Kermit the Frog once sang: It’s not easy being green. When he wrote that line for the work’s most famous Muppet, Jim Hensen probably didn’t realise there would be an enterprising young furniture retailer from Windsor, Ontario who figured out that being green would not only enhance his family company’s reputation but would make money doing so. Not only that, his efforts would award winning as well.
Earlier this year, the London Chamber of Commerce presented its Environmental Leadership Award to Tepperman’s Furniture, the now five-unit regional chain lead by third generation president Andrew Tepperman. The accolade is part of the chamber’s London Business Achievements Awards program, which is one of the largest and most prestigious in the country.
In his address to the 1,200 or so members of the business elite from across southwestern Ontario who attend the awards gala, Tepperman noted environmental sustainability is a key element of the company’s ten-year vision and central to its continuing success.
“Reducing our energy consumption, minimizing our use of landfills and producing less garbage on the whole will help us achieve our environmental sustainability goals,” he said. “Our teams have worked hard to create company recycling programs, retrofit LED lighting into our showrooms and warehouses and installing foam emulsifiers. We know that stewardship of environmental sustainability has no end.”
In an interview with Home Goods Online, Tepperman noted being stewards of the environment is something of a family tradition. “I think this all started with Grandpa Nate who founded our business in 1925 going door-to-door on foot. He had a zero carbon footprint!” he chortled. “Actually, he couldn’t afford a car, so I’ll use that story for now.”
While the award was given to the London store – which opened in late 2008 and received the first Don Smith Commercial Building Award for environmental sensitivity, design and construction two years later – the environmental practises used there are also found in the company’s other units in Windsor, Chatham, Sarnia and now, Kitchener.
Tepperman revealed that within the company’s ten-year 2025 Vision are six Guiding Principles with one being environmental leadership. “Each department, whether you’re in I.T., warehousing, or sales will incorporate these six principles into their annual strategic plans,” he explained. “So, these environmental initiatives are company-wide. We do have specific tests in various locations like electric car charging stations in Kitchener and solar we’re planning to test in London.
“Each quarter when I do my town halls in each store, we talk about what we done with environmental sustainability during the last period and new initiatives going forward,” he continued. “For Tepperman’s, it’s not just about helping the environment, it’s about being a leader in environmental sustainability.”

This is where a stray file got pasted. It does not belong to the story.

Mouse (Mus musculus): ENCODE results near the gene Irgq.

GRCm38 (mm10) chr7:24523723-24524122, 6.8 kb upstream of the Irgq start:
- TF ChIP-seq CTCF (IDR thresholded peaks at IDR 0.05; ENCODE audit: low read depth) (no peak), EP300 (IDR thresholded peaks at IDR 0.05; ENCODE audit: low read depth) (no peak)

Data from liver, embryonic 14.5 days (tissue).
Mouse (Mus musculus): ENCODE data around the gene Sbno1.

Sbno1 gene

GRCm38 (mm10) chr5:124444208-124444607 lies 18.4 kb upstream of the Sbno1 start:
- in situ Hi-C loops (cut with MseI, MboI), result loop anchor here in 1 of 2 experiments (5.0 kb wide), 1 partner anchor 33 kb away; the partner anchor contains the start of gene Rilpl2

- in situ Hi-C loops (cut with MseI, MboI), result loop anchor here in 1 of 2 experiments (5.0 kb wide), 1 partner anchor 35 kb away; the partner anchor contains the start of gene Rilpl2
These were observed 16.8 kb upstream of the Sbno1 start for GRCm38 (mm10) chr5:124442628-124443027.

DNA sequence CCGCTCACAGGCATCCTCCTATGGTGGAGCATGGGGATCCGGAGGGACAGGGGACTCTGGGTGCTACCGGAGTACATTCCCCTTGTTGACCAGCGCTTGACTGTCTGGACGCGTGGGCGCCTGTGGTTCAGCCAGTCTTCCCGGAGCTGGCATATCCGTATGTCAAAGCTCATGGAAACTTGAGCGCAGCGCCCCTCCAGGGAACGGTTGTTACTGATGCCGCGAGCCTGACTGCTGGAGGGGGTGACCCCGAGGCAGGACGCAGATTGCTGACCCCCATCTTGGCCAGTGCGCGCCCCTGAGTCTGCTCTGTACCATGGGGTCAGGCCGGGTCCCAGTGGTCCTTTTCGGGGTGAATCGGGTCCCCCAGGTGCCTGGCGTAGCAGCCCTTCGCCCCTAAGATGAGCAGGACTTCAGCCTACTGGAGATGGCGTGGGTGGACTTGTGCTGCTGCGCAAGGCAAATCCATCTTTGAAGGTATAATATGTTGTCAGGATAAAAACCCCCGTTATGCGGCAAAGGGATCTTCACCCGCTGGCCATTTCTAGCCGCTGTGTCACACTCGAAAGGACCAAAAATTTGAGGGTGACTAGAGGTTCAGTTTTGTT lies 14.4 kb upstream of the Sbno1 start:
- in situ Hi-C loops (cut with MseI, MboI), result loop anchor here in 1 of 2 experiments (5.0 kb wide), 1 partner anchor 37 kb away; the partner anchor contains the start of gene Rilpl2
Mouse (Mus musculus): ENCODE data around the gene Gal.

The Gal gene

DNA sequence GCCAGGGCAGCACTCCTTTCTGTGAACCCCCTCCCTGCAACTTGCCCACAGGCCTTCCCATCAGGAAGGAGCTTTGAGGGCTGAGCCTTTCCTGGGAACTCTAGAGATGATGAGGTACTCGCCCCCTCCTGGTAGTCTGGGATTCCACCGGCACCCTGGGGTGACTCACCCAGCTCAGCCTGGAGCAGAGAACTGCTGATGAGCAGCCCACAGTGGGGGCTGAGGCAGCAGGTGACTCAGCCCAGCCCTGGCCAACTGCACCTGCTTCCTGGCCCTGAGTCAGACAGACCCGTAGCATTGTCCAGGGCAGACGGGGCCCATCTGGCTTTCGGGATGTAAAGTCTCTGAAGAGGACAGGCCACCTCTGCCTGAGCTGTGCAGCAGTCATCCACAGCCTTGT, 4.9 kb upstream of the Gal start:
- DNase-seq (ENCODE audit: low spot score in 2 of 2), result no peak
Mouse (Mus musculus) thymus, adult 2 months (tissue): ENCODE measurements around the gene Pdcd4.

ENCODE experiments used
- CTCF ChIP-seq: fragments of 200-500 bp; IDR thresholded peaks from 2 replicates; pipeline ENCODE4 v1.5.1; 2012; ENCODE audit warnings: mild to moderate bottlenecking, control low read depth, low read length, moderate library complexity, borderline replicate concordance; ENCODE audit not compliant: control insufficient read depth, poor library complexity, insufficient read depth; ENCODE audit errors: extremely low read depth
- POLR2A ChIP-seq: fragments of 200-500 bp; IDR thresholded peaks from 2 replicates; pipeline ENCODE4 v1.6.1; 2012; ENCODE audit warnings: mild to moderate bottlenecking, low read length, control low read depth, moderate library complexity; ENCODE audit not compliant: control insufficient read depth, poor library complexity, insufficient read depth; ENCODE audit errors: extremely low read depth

Each of the five stores also has their own robust internal recycling program. “It’s everyone’s responsibility to find ways of reducing waste and new ideas to recycle,” Tepperman said. “For example, one store asked why we were printing three copies of every order. It turned out we didn’t need to file one copy simply by storing the digital version. That alone saved hundreds of thousands of pieces of paper. Sustainability is a feel-good thing but it also can save money.”
It’s also about measuring the results, which is why the London store was honoured by the Chamber of Commerce this year.
Last year, Tepperman’s diverted 30 tons of plastic, 520 tons of cardboard and 312,000 cubic feet of Styrofoam from local landfills in London. It’s also about being open about its efforts. In a partnership with Waste Solutions Canada, Tepperman’s has launched a web site available where the public can review accurate tracking of the waste disposed of by the facility, which houses both an 85,000 square foot store and a 100,000 square foot distribution centre. (teppermans.wastetracking.com).
Editor’s Note: Since the Merchandiser went to press; Andrew Tepperman has told HGO the company has been approved to the Ontario government’s solar FIT program and will install a system in the London store in the spring of 2017.
Tepperman’s is also teaming up with a researcher at Western University who is finding ways of cracking molecules in waste and turning them into usable materials and is involved with a grant program experimenting with mattress recycling. “If it works, the City of London wants to do something with us as well,” he said. “Bedding waste has been a challenge for all municipalities in North America.”